Ambrose Evans-Pritchard: Dollar hegemony for another centurySubmitted by Michael Nystrom on Mon, 10/26/2009 - 01:49
By Ambrose Evans-Pritchard | October 21st, 2009
Let me stick my neck out.
The dollar will still be the world’s dominant reserve currency in 2030, sharing a degree of leadership in uneasy condominium with the Chinese yuan. It will then regain much of its hegemonic status as the 21st century unfolds. It may indeed end the century even stronger than it was at the start.
The aging crisis in Asia — and indeed the outright demographic implosion in Japan and China, not to mention China’s water crisis — will soon be obvious to everybody. Talk of Oriental supremacy will start to sound overblown at first, and then preposterous.
Japan is about to go bankrupt. It is on the cusp of a fiscal crisis that will change perceptions of Asia dramatically. The IMF says gross public debt will reach 218pc of GDP this year. This is compounding very fast. It will be 246pc in 2014.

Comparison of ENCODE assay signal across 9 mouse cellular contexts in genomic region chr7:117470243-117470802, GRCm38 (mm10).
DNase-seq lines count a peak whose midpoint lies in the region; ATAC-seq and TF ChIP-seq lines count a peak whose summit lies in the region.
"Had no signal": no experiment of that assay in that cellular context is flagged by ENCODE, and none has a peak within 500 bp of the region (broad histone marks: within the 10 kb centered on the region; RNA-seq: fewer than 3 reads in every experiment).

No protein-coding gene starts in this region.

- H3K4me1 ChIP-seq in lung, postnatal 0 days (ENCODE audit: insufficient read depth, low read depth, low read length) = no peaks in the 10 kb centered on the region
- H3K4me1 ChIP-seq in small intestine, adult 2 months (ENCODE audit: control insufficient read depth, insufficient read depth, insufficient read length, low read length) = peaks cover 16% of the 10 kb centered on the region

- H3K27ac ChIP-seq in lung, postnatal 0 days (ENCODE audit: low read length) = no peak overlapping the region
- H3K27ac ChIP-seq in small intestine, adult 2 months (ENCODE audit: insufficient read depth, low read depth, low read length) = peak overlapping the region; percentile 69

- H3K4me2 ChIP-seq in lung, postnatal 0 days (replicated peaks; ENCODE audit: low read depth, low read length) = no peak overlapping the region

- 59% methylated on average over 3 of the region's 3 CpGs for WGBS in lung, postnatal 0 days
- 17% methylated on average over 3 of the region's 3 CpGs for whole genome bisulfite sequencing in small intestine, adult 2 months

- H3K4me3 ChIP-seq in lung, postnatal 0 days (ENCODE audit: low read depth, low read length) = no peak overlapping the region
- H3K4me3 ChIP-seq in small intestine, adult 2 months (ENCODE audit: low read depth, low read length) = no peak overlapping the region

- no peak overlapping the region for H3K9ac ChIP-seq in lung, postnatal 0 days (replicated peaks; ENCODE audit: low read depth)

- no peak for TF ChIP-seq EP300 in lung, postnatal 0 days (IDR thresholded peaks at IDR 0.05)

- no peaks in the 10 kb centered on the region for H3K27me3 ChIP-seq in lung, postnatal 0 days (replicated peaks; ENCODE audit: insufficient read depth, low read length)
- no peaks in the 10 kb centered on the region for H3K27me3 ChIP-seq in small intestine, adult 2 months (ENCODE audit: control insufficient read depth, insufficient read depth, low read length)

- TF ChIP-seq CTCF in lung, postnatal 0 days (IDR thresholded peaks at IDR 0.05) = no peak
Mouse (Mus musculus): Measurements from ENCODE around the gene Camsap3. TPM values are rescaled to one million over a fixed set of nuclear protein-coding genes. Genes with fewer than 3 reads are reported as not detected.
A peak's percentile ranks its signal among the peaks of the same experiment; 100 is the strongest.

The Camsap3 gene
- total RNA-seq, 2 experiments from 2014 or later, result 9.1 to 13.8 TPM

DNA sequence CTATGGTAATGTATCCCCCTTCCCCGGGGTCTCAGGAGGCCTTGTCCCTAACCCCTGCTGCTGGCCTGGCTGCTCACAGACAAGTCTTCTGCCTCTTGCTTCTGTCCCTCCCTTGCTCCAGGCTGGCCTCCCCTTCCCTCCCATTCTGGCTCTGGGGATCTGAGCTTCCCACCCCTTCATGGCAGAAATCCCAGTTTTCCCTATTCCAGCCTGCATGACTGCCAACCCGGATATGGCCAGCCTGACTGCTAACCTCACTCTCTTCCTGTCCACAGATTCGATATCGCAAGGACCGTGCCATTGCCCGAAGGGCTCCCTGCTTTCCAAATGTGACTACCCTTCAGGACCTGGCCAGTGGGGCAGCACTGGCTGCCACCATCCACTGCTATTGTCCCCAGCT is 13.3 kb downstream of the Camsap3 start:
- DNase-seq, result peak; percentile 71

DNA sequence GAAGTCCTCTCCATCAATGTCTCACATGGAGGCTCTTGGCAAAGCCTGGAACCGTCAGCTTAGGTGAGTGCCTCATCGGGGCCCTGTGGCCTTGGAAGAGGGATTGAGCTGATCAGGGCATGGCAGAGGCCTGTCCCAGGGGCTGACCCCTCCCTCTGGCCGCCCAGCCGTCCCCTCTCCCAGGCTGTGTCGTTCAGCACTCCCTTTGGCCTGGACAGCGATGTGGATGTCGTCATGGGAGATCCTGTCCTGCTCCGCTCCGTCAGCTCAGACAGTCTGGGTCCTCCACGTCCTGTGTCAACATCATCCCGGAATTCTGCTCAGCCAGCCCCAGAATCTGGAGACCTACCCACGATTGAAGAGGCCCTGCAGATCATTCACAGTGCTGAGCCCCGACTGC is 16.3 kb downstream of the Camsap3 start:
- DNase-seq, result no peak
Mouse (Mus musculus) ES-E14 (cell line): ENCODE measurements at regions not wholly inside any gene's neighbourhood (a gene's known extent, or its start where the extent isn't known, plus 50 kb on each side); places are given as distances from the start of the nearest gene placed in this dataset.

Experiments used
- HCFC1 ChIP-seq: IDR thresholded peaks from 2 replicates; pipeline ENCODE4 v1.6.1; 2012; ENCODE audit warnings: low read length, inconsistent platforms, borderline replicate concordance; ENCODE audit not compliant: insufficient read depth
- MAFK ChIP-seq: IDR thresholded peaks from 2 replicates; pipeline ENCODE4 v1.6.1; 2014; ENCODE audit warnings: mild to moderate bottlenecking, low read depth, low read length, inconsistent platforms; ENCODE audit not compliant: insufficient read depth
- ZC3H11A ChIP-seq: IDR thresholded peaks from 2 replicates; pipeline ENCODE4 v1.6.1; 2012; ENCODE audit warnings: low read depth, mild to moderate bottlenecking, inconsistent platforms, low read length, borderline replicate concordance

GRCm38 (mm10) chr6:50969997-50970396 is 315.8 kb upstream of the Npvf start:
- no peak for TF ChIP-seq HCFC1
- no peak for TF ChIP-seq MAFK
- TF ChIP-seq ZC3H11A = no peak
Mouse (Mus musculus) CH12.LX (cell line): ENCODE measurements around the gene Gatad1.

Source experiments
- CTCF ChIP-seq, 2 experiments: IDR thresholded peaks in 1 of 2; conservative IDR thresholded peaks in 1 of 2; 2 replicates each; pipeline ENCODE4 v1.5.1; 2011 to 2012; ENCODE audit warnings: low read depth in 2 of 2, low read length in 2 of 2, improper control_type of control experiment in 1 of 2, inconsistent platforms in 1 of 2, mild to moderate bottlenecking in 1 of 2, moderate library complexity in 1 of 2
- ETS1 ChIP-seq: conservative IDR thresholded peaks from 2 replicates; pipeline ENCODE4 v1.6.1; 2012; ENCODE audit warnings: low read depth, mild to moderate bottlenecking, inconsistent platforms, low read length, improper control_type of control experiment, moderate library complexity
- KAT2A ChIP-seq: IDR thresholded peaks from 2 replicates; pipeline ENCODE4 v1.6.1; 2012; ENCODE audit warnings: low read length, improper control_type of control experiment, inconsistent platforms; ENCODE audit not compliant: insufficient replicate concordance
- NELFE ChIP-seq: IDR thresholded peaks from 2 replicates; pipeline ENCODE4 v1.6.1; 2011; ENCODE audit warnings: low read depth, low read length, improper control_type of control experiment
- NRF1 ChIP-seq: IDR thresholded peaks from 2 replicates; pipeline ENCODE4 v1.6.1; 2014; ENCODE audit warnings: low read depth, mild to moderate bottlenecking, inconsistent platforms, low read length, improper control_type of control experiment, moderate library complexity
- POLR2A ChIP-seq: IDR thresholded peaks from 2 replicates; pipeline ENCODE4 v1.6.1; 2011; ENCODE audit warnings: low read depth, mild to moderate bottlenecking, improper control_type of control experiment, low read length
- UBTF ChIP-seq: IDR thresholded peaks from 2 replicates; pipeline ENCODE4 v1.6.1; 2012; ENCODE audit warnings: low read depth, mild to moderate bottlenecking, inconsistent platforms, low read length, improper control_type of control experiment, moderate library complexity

The Hatoyama government is spending as if there is no tomorrow. It plans to issue ¥50 trillion or $550bn in fresh bonds. I have no idea when this will spiral out of control. It could take another two or three years. It could start next week. Yes, I know that Japan has been borrowing merrily at ever lower rates for 20 years without the sky falling. The 10-year yield is 1.3pc. What happens when it rises to global levels of 3pc to 4pc? People made the same sort of arguments about the global boom before it suddenly tipped over.
This blog does not attempt market timing, nor does it offer investment advice. But I am absolutely certain that pundits consigning the dollar to its death have missed an even more dramatic currency and debt story in Japan. The yen will top ¥200 to the dollar before this is over. Jim O’Neill from Goldman Sachs has already begun to hint at this.